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The Juice About Tropical Fruit

By: Corinna Underwood - Updated: 14 Oct 2012 | comments*Discuss
Tropical Fruits Pineapple Noni Fruit

Fun in the sun isn't the only reason to head south for the summer. You can enjoy many ways to enjoy fruitful health. Proponents of living food claim that fruit is descended from the original Garden of Eden diet and therefore can be prescribed for healing. Today, we are more concerned than ever with issues of health, so in addition to local fruits, tropical fruits can be added to our list of natural remedies. Hundreds of years of usage and current research support their therapeutic actions. Most tropical fruits contain proteolytic enzymes-digestive enzymes that break down proteins. These include; trypsin, chymotrypsin, bromelain, papain and fungal proteases. Trypsin and chymotrypsin occur naturally in smaller amounts while bromelain and papain are more abundant. The following is a list of tropical fruit with reputable health benefits.


The pineapple has served as both a food and a symbol of hospitality throughout the human history of the Americas. Perhaps the best known of the proteolytic enzymes is bromelain. Bromelain is not a single compound, but a mixture of different enzymes including protease, peroxidase, acid phosphatase, as well as protease inhibitors and organically bound calcium. At least eight proteolytically active components have been identified. Because of its tolerance of a wide pH range, bromelain is active in the relatively low pH of the stomach as well as the intestines. It appears a great deal of its physiological activity cannot be accounted for by its proteolytic fraction and that its beneficial effects are due to the combined activity of all its components.


From the fruit of the papaya we obtain papain. Papain is an enzyme that is extracted from the milky juice of the unripe papaya fruit. The enzyme has similar properties to some protein-digesting enzymes found in the stomachs of animals. Papain is used to clot milk and to keep beer clear. It is used in pet food to increase palatability and reduce viscosity, and as a detergent to remove stains. More importantly it has several medical uses, including preventing cornea scar malformation, treatment of jellyfish and insect stings, treating oedemas, inflammatory processes and in the acceleration of wound healing. More recently new use has been found as an ingredient in cleansing fluids for soft contact lenses. In very low concentrations, papain is also used in indigestion remedies. Chymopapain, another enzyme derived from the same source, is used in medicine to dissolve discs in lumbar spine injuries. Papaya's natural digestive enzymes can provide natural relief for indigestion.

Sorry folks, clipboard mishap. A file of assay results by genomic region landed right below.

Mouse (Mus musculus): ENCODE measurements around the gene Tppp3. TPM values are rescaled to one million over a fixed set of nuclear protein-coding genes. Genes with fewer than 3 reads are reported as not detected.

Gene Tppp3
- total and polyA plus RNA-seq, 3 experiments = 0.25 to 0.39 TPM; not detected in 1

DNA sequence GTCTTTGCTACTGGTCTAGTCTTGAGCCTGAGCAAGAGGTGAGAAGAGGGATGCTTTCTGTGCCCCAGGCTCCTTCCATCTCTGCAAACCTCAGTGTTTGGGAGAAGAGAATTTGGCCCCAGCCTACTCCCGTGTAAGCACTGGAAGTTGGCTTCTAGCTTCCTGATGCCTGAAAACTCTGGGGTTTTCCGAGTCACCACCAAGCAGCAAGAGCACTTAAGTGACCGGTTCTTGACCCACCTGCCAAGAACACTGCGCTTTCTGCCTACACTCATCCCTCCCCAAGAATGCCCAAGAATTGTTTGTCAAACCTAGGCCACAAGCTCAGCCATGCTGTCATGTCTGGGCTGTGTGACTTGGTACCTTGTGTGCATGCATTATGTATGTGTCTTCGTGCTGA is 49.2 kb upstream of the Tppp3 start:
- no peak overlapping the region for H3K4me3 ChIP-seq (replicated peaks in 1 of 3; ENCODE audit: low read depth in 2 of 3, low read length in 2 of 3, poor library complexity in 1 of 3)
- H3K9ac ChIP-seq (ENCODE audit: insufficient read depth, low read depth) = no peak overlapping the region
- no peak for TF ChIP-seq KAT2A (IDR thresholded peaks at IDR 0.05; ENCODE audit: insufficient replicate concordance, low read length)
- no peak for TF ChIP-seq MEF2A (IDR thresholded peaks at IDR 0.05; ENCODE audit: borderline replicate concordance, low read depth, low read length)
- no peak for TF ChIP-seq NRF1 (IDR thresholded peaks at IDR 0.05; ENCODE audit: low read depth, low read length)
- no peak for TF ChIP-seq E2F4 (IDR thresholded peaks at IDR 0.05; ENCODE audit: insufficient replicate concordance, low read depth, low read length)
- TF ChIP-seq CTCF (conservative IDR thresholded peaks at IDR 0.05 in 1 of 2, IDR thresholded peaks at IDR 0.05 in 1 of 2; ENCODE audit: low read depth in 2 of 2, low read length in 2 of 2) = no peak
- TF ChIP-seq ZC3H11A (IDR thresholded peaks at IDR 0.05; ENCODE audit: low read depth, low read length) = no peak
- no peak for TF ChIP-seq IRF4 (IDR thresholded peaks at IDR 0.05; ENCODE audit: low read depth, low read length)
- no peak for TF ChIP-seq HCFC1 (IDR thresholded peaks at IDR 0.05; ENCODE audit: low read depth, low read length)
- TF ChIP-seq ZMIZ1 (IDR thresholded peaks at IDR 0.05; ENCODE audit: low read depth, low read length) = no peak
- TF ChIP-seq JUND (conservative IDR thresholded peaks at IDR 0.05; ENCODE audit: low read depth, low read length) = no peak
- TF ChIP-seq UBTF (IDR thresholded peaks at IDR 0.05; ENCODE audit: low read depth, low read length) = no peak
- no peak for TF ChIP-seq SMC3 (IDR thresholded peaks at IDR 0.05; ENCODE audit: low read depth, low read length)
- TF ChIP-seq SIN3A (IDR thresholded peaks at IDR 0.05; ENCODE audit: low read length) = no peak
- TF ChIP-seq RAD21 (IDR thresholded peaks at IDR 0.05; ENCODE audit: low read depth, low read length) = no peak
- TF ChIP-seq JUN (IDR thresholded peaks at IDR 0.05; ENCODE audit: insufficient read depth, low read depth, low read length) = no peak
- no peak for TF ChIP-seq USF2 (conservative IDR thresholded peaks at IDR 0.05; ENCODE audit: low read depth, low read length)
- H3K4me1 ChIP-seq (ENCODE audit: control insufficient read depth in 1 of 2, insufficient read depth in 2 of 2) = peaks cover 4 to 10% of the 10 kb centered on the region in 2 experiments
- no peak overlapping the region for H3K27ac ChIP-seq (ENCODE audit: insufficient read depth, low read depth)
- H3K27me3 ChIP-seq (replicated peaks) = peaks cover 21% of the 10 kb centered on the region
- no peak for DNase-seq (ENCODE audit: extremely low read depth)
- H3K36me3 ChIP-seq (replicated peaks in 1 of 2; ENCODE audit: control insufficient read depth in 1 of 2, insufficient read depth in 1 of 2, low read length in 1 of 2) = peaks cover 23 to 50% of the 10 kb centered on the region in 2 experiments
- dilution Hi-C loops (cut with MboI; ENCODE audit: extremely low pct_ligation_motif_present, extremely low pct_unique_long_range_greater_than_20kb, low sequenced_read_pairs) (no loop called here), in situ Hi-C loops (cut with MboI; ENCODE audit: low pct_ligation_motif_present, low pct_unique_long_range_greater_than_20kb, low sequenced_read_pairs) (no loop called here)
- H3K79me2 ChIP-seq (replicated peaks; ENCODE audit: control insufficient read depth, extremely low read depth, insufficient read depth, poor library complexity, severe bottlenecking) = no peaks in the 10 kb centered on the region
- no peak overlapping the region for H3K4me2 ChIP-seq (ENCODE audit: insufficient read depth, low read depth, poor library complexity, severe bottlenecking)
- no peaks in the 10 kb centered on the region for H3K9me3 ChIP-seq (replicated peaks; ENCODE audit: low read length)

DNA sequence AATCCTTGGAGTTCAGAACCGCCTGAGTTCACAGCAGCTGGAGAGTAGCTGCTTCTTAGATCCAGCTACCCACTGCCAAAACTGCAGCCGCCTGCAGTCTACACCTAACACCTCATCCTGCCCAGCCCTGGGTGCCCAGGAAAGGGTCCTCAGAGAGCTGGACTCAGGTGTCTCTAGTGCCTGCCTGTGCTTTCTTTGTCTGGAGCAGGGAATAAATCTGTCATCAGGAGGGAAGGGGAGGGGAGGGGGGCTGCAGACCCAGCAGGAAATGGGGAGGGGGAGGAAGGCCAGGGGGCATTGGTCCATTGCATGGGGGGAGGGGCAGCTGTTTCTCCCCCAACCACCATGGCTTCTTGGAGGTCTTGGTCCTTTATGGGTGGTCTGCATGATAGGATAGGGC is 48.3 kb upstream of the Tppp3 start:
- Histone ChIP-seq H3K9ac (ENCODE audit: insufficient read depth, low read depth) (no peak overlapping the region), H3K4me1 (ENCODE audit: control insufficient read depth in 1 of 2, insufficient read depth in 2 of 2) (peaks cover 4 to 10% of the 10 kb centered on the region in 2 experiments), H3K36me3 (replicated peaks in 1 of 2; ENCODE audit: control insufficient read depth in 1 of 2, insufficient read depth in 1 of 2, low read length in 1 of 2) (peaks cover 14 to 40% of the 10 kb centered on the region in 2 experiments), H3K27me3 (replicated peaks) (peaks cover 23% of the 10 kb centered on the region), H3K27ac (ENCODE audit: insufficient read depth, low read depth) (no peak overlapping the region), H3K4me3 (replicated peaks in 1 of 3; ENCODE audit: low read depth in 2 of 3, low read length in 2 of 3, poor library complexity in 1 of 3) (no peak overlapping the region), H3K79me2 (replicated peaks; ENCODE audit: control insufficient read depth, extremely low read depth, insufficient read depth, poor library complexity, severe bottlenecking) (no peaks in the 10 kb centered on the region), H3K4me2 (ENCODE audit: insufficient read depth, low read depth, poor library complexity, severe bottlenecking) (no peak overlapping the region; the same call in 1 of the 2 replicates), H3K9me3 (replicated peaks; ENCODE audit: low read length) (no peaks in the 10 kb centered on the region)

More mangos are eaten all over the world than any other fruit.Beyond being delicious and rich in vitamins, minerals and anti-oxidants, mangos contain an enzyme with stomach soothing properties similar to papain found in papayas. Research has shown that dietary fibre has a protective effect against degenerative diseases, especially with regards to the heart; may help prevent certain types of cancer, as well as lowering blood cholesterol levels. An average sized mango can contain up to 40% of your daily fibre requirement. Mangos are an excellent source of Vitamins A and C, as well as a good source of Potassium and contain beta-carotene. Mangos also contain vermifuge and anti-parasitic constituents.

Noni Fruit

The whole juice of the noni plant has been shown particularly useful for its ability to treat painful joint conditions and to resolve skin inflammations. Many people drink Noni fruit extracts in juice form for hypertension, painful menstruation, arthritis, gastric ulcers, diabetes, and depression. Recent studies suggest that its anticancer activity should also be considered. Studies and surveys combined support the ability of Noni plant to act as an immuno-stimulant, inhibit the growth of certain tumours, enhance and normalize cellular function and boost tissue regeneration. It is considered a powerful blood purifier and contributor to overall homeostasis.


A tropical fruit believed to have originated from Central America, guava is a good source of lycopene, beta-carotene, and vitamin C, and is an excellent source of soluble fibre. Current research suggests that consumption of guava fruit may reduce LDL (the 'bad') serum cholesterol. Another health benefit attributed to guava is its anti-microbial potential in combating certain bacteria such as Staphylococcus aureus and beta-streptococcus group A. Guava is also employed as a natural medicine by people who live in the tropics as a treatment for diarrhoea.

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